Tuesdays with Stoosh: 9:07

A little more than a week and a half from now, players will be filtering in from various locales and getting their first skate on Consol Energy Center ice.

So for one of the last times this summer, let’s clean off the desk here at Chateau du Stoosh with some thoughts, dudes.

= Table for two for a “Duff”?  Mr. Hilary Duff?

= OK, that brings an end to the last Hilary Duff joke you’ll hear from me, because they’re already older than Chelios.

= Raise your hand if you thought back on July 1 that we’d be going to training camp with the likes of Arron Asham and Mike Comrie in competition for roster spots.  It’s a good bet that both with be regulars in the lineup, at least through the first half of the season.  Kind of interesting to see your team bring guys on board that you’ve taught yourself to dislike over recent seasons.  But then again, if Shero asked us, we’d still be trying to trot Gary Roberts out there for another season.

= This one is tough, too, because Comrie built up a bit of history here from his days with the Senators.  He played on that 2006-07 Sens team, the one that ended our first foray back into the postseason after five years in just five games.  And let’s be honest, he always had a dumb smirk on his face, like one of those guys you’d just want to see get his ass kicked.  Routinely.

But he’s here now.  He’s a Penguin now.  And while this signing came out of nowhere kind of like the Asham signing did, it really is vintage Shero in more ways than one.

= Bill Guerin would’ve been swell from a sentimentality standpoint.  Someone like Marek Svatos might have been OK because he’s still young enough to still have some semblance of upside.  But a guy like Comrie is likely the better fit for this franchise going forward to this season.

For one thing, Comrie is young enough and skates well enough to keep up with the likes of Crosby and Malkin into the later months of the season – something Bill Guerin had noticeable trouble with last year, especially in the post-season.  Comrie also has got a bit of an edge to his game and while he’s not Chris Kunitz, he has no qualms about getting into the corners and mixing things up physically.  He’s actually a lot like Talbot when Talbot is on – a smaller player who won’t hesitate to work on the boards.

= Like Talbot, Comrie also brings added versatility.  He can play both center and wing – a favorite trait of Shero – and will likely line up anywhere from third-line center to top-line winger, depending on the matchup.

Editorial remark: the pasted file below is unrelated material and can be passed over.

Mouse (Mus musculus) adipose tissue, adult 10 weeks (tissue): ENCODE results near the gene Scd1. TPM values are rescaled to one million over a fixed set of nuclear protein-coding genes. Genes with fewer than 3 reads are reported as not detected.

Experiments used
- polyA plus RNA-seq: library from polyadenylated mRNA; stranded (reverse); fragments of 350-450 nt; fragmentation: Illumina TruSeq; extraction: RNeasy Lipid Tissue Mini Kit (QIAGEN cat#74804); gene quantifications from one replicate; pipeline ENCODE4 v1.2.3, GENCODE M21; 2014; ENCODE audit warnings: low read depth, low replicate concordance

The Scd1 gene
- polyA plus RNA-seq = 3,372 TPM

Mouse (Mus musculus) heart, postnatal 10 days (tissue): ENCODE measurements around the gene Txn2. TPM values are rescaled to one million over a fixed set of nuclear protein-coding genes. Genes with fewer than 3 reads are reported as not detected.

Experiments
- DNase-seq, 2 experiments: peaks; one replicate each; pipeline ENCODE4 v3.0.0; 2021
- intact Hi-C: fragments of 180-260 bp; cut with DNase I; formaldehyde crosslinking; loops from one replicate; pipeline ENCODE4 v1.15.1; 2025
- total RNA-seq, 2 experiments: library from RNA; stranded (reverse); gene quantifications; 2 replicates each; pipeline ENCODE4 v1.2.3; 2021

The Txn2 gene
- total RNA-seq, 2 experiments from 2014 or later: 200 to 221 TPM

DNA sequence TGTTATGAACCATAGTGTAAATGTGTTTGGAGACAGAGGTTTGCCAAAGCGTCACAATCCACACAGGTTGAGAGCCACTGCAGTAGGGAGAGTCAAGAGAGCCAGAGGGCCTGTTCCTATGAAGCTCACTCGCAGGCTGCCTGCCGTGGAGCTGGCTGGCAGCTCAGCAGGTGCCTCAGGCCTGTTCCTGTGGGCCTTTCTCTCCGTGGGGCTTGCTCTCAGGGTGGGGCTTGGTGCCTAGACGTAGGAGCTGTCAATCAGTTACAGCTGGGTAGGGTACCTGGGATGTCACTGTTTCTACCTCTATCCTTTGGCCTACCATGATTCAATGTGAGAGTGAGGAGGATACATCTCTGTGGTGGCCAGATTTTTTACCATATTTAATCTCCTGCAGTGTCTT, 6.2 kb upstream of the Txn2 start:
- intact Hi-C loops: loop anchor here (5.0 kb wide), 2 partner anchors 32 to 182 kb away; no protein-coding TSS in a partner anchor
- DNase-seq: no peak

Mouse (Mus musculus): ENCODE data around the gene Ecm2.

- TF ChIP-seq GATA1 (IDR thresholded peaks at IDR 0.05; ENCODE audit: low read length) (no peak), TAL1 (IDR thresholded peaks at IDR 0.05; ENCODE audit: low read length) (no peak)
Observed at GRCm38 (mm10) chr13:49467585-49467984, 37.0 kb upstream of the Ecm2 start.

= With that in mind, Comrie brings a decent track record of offensive production.  If you take his career numbers – 167 goals, 192 assists, 359 points in 568 games – he produces at a pace that would be good for about 51 points (24G, 27A) over an 82-game season.  OK, so Marian Hossa he is not.  But he doesn’t need to be. 

= As Derek mentioned to me via Twitter on the day the signing broke, this is awfully reminiscent of the Petr Sykora signing.  Sykora came to the Pens back in 2007-08 almost as an afterthought.  He was a third-tier free agent, a guy who had been a 30-goal scorer prior to the lockout but had begun to work up a reputation as a floater and was said to be a limited skater.  Didn’t matter.

Over the course of two years, Sykora knocked in 53 regular season goals along with six goals during the Cup Finals run in 2008.  He also proved to be quite the motivational speaker, given whatever he said to Marc-Andre Fleury in the runway after Fleury was pulled in Game Five of the 2009 Cup Finals and the ensuing results over that series’ final two games.

= Part of what made Sykora’s Penguins story so good were the reports that came out from Ray Shero that Sykora sought out the Penguins.  Rumor had it that Sykora was calling Shero the first day of free agency during that summer of 2007.  It took him some time to get the deal done, but perhaps it was a harbinger of things to come.

= In the summer of 2008, after Hossa signed with the Red Wings, Shero publicly declared the front office’s desire to make sure to get players “that want to be here.” What have we seen since?  

Well, we saw Bill Guerin re-up for a year because he wanted to be here.  We saw Jordan Leopold waive a no-trade clause because he wanted to be here.  

We’ve seen both Zbynek Michalek and Paul Martin turn down more lucrative offers elsewhere because they wanted to be here.  If we use Colby Armstrong’s 3-year, $9 million deal with the Maple Leafs as a barometer, we saw Matt Cooke leave more than $1 million per year on the table because he wanted to be here.  We’ve seen Arron Asham take less than what lesser-talented peers got because he wanted to be here.  We’ve now seen Mike Comrie work out a deal for league minimum for a shot at the Cup here.

= This means that barring a lights-out training camp, guys like Eric Tangradi, Nick Johnson, Dustin Jeffrey and Mark Letestu start the season in Wilkes-Barre.  Like Chris Rock once said, “Ain’t nothin’ wrong with that.”  Wilkes-Barre has added impact-caliber AHLers like Brett Sterling and Andrew Hutchinson to their roster for this upcoming season, so it might help some of the younger players out to play with talent like that for a few months at that level.

= It’s worth noting that Comrie could be Ponikarovsky, Part Deux for all we know.  But even moreso than a signing like Sykora, Fedotenko or Satan was, it’s a low-risk deal.  it’s one-year at the league minimum for a guy who has a proven track record as a scorer and brings a multi-dimensional game to the ice.  If we see 20 goals and 20 assists out of him, awesome.  Anything else is a bonus.

= Shero once parlayed a few Islanders castoffs like Guerin, Fedotenko and Satan into a Stanley Cup.  Comrie played for a year with the Isles before being cast off to Edmonton.  Not sayin’.  Just sayin’.

NHL ’11 is out today, kids.  Happy Hockey Holiday.